By Gabrielle Garay | firstname.lastname@example.org
In the upstairs room of a church, a group of people are working. Grinding cinnamon sticks down in a mortar in pestle, mixing lye and soap, churching the concoctions, while sweet aromas fill the air. Stacks of colorful soaps sit completed in a pile in another room.
The workers craft their artisan soap a world away, creating them for Dominican Wave Soaps.
Esterlin. Chelsea. Lourdes. Jorge. Nayely. Each handmade soap has its own story, and is named after the person who created the scent.
“It’s not really about soap, a bar of soap is not a bar of soap, it’s an opportunity,” Flagler alumna Chelsea Reppin said.
Dominican Wave Soaps creates job opportunity and employment for people in San Marcos, Puerto Plata, Dominican Republic. The line adds $6,000 monthly to the local economy where the residents live on less than $1.25 a day, according to the Dominican Wave website. The business was created in an area where most students drop out at a young age, and students at elementary and university level have to leave school in order to help financially support their family.
Dominican Wave Soaps is a beacon of hope to its eight employees.
The money they earn helps them pay for their children for school, get them through university themselves, and put food on the table for their family. The soap is also donated a part of a hygiene program that teaches locals about the benefits of washing hands. The hygiene program includes 106 locations in episcopal churches and schools around the island.
Seeing and visiting the factory is an optional excursion for three cruise lines: Carnival Cruise lines, Holland America, and the Princess. Cruise goers can visit the factory, see the process, and have the option of viewing other social impact excursions.
The soap, though its made a world way, has a little red string bringing it back to St. Augustine. It can be found in the Flagler’s Legacy store on St. George Street, the Flagler College bookstore, through the college’s Enatcus team, multiple other stores throughout the country, and soon through their own online store. The red string ends in the halls of Markland House on the Flagler College campus, where the idea of Dominican Wave was conceived with some help from the Flagler College Enactus team.
Two suitcases and a church floor
In June 2016 Chelsea Reppin, Flagler College faculty and staff, and members of Enactus USA arrived to the Dominican Republic on a Fathom Travel cruise ship, which was a member of the Carnival Cruise line. It was through collaboration with and the Dominican Development Group and Fathom Travel that the Enactus team decided to bring their first international project to the Dominican Republic. Fathom Travel was the first of its kind, a social impact cruise that allows passengers to focus on volunteering and cultural exchange through “impact tourism.”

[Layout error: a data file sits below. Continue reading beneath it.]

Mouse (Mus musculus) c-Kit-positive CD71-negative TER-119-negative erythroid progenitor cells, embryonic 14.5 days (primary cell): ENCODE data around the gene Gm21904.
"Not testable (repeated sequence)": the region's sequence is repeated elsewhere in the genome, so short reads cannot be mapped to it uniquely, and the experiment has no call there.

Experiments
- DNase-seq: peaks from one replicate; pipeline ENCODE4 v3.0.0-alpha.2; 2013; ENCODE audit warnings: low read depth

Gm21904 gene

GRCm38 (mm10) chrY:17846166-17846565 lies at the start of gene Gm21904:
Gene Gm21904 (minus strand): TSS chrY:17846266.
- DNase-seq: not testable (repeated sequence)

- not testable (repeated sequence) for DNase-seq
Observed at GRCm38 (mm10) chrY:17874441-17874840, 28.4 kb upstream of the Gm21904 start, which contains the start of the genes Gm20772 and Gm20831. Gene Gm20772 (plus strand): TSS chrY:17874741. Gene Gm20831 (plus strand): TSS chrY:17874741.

It was through Fathom Travel that visiting Dominican Wave Soap became an excursion for cruise goers.
“When you’re in the communities, you’re in the Dominican Republic you’re doing social impact work and you get to meet the locals,” Reppin said. “You get to really immerse yourself in the culture and you get to really experience the country while you’re visiting.”
Reppin was a senior at Flagler College studying graphic design at the time. She was the president of the Flagler College Enactus team and project manager for the Soapy Tales program, another program Enactus ran which involved teaching local boys in the St. John’s County foster care system how to make soap.
The group enjoyed seven days on the beautiful island, and when the cruise finished Reppin lugged her luggage off and watched as her family and friends on the boat sailed away. As the CEO of Dominican Wave Soaps, she spent a year living in the Dominican Republic, setting up the company to ensure smooth sailing.
Among the barriers Reppin faced setting up the business, language was the hardest to overcome.
“It was just not being able to communicate what I needed to communicate. Its starting a business by myself, being responsible for it in the U.S. would have been hard enough,” Reppin said. “But there I couldn’t really communicate with the people very well, I don’t have access to nearly as much resources, and I don’t know how to access resources that are there because of the communication.”
She spent the first month setting up the business with the Vice President of Enactus at the time Eric Crosby, and after that was alone setting everything up.
“At that point all I had was like two suitcases of material and an empty floor on a church building and one kid who I knew was going to help me … and I just figured it out,” she said.
The kid there to help her through setting up was a local named Esterlin, who has taken over as Supervisor of Dominican Wave Soaps.
What is now Dominican Wave started as Soapy Tales, a program created by Flagler College Enactus member that had a passion for the youth in the St. Johns County foster system.
Soapy Tales works with the young men of the St. Augustine Youth Services which is a foster care home. The young men are required to leave at 18 and are expected to care for themselves, feed themselves, and complete school as necessary. Through working with the soap business the young men generate an income and are better equipped to transition from the group home to independence.
“We wanted to go and see what project would make most sense there, we looked back at our projects that we’ve done here in St. Augustine and tried to figure out which one made sense for that area,” Reppin said. “Soapy Tales going down to the D.R. isn’t because we were trying to intentionally make another soapy tales but we were trying to do something in the D.R. and Soapy Tales was the best fit.”
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